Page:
In view of the above it may seem strange that most orthodox Christians continue to see Lewis as a reliable defender of the biblical faith. One reason for this attitude is that, unlike the theological “liberals” of his day, Lewis believed in the divine origin of the Bible message, including that of the Old Testament. Another reason, of course, was his valiant and unceasing battle against the opponents of the Christian gospel and the help he thereby gives to those who struggle with conflicts and doubts. His view of the New Testament is orthodox. Ever since his conversion he defended its historicity against biblical critics, and ever since his conversion he proclaimed it to be the gospel of salvation, which had to be believed in all its details. Lewis was a thorough-going supernaturalist. As a critical commentator writes (Richard B. Cunningham, in C.S. Lewis: Defender of the Faith), the gospel that Lewis taught was:
The old story of creation, redemption, and consummation; of incarnation, cross, resurrection, and ascension; of faith, hope, and love; of angels and heaven and devils and hell; of the urgency of decision and the eternal finality of temporal choice. Here [Lewis says] is the good news, the gift that is absolute demand, the answer to the problems of existence. Accept it and live; reject it and die! There is no third way!
There is yet another element, the one to which McGrath draws attention. Trying to explain Lewis’s continuing appeal to successive evangelical generations, he writes,
Lewis is seen to enrich and extend faith, without diluting it. In other words, evangelicals tend to see Lewis as a catalyst, who opens up a deeper vision of the Christian faith, engaging the mind, the feelings, and the imagination, without challenging fundamental distinctives…. While this involves a selective reading of Lewis, this does not seem to cause any fundamental concern. Lewis is grafted on to evangelical essentials, engaging weaknesses without compromising strengths.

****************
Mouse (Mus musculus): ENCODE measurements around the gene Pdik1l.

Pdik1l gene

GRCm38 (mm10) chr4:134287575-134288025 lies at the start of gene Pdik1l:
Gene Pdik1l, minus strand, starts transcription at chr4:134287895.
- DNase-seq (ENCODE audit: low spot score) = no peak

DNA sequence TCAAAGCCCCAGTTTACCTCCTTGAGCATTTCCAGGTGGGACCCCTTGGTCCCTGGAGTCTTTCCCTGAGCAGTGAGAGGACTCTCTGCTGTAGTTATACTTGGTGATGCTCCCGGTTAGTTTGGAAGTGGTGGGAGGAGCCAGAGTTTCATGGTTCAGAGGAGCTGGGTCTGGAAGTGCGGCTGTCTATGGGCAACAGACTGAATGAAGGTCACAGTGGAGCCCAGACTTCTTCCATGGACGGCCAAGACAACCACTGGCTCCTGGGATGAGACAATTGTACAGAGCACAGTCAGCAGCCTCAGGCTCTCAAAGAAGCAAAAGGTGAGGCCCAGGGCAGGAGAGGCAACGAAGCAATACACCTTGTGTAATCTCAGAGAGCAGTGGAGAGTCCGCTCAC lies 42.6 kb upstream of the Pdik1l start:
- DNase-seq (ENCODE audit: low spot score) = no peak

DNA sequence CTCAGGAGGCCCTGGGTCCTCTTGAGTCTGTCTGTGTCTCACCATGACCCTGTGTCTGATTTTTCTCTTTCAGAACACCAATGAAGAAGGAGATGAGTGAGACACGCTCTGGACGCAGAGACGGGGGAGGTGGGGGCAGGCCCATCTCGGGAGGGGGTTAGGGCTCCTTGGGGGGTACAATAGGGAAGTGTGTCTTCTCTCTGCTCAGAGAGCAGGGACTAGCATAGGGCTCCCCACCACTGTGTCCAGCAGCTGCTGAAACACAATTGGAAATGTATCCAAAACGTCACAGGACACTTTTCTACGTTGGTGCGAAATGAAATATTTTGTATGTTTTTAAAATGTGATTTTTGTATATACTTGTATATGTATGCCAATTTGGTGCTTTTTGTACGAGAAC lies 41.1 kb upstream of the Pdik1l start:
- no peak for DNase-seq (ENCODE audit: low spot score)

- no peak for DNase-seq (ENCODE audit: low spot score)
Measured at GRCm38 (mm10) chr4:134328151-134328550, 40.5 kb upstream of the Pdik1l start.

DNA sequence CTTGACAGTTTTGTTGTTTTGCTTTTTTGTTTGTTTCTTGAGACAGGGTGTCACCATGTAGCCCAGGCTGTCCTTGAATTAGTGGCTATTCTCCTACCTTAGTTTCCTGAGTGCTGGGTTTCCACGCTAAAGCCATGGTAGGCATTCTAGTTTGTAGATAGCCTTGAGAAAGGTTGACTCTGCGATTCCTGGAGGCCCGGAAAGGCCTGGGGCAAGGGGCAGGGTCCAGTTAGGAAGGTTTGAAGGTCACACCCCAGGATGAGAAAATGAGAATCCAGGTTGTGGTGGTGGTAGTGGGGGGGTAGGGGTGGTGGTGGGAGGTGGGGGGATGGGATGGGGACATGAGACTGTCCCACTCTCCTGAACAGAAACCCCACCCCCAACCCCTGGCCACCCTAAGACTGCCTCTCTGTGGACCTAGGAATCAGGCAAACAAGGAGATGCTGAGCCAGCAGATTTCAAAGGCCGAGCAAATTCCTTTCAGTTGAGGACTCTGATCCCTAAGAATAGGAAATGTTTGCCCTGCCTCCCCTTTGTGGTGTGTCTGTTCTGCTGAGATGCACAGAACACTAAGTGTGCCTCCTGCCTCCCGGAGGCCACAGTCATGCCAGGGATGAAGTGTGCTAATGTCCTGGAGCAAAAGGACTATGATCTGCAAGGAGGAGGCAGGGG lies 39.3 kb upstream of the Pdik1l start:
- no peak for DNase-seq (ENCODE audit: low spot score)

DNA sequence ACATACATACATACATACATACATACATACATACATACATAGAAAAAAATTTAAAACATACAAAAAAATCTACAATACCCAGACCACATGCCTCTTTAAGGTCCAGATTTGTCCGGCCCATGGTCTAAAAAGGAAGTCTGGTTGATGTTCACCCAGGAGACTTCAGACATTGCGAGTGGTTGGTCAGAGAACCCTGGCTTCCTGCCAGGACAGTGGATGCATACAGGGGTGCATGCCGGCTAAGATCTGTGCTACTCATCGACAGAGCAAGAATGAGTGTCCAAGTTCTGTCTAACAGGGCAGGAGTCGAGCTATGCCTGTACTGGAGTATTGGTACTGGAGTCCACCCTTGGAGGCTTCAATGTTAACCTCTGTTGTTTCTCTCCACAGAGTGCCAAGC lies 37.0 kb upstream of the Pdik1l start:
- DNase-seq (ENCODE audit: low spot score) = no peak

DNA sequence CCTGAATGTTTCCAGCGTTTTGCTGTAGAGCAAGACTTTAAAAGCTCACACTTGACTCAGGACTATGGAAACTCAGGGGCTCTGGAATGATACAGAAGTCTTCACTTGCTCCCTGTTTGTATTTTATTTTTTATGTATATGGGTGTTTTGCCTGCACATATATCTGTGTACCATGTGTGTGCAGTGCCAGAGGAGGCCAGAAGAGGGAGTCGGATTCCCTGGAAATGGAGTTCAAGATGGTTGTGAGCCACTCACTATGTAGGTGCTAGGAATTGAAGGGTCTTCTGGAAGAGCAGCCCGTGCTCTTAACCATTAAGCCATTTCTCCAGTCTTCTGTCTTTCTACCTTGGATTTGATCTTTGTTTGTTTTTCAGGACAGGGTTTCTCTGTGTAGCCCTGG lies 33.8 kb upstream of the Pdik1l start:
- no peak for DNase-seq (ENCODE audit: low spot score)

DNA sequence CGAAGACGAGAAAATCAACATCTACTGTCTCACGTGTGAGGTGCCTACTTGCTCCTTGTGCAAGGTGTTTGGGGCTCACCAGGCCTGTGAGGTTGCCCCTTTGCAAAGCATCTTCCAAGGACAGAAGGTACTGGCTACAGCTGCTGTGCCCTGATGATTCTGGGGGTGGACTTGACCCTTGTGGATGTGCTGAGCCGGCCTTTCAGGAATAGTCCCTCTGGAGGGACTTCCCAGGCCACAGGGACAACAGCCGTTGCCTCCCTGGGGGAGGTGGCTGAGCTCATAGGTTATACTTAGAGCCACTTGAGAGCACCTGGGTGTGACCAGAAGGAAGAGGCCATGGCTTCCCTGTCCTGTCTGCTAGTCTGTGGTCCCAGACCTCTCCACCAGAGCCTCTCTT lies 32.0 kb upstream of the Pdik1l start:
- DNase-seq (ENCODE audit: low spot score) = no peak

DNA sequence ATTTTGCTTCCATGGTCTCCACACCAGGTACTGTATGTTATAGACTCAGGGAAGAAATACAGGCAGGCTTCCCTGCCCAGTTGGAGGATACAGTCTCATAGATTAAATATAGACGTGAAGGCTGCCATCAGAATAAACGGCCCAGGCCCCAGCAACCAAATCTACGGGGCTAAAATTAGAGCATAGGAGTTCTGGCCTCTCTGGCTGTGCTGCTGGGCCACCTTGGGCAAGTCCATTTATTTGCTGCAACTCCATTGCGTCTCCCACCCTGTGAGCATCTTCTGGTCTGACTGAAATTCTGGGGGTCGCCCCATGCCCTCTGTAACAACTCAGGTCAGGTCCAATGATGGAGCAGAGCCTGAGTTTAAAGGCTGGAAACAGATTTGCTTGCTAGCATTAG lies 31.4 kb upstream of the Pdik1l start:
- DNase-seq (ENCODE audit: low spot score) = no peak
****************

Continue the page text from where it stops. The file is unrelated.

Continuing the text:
Apparently, then, these evangelicals manage to ignore the unorthodox elements in Lewis’s teachings and to focus on the biblical ones. No doubt, many other Christians follow that approach as well. (Surprisingly, even most of Lewis’s atheistic critics do the same.) We will now look at some of the ways in which Lewis opened up “a deeper vision of the Christian faith.”

A Christian rationalist

Lewis has been called an “apostle to the sceptics,” and that description is to the point. He himself had been a religious doubter and his autobiography (Surprised by Joy, 1955) shows the extent to which his conversion was influenced by intellectual concerns. Having subscribed to various philosophies and worldviews in attempts to make sense of life and the world, he finally concluded that only Christianity can properly and fully explain the various aspects of human experience. Ever since his conversion in the early 1930s he made it his task to convince others of this truth.

He does so, for example, in the “Broadcast Talks” and Mere Christianity. What is interesting here, as McGrath points out, is that Lewis does not begin with Christian doctrine or with aspects of Christianity that people fail to understand or that cause them problems. Rather, he begins with human experience and moves from there to the question of the existence of God. In the first chapters of Mere Christianity, for example, he shows how the common human idea of right and wrong, and the common experience of guilt in the case of wrong-doing, can best be explained with reference to the existence of a higher power who is both lawgiver and judge. He gives similar explanations of other experiences, such as desire and longing, arguing that natural desires have a corresponding object, and that God is the ultimate object of the human search for happiness. As he writes in Mere Christianity, “If I find in myself a desire which no experience in this world can satisfy, the most probable explanation is that I was made for another world.” It is reminiscent of Augustine’s remarks in his Confessions, “You have made us for yourself, O Lord, and our heart is restless until it finds rest in you.” Christianity, then, explains why the world and humankind are the way they are. There is a “fit” between doctrine and life; if one accepts the Christian gospel as true then everything else “falls into place.”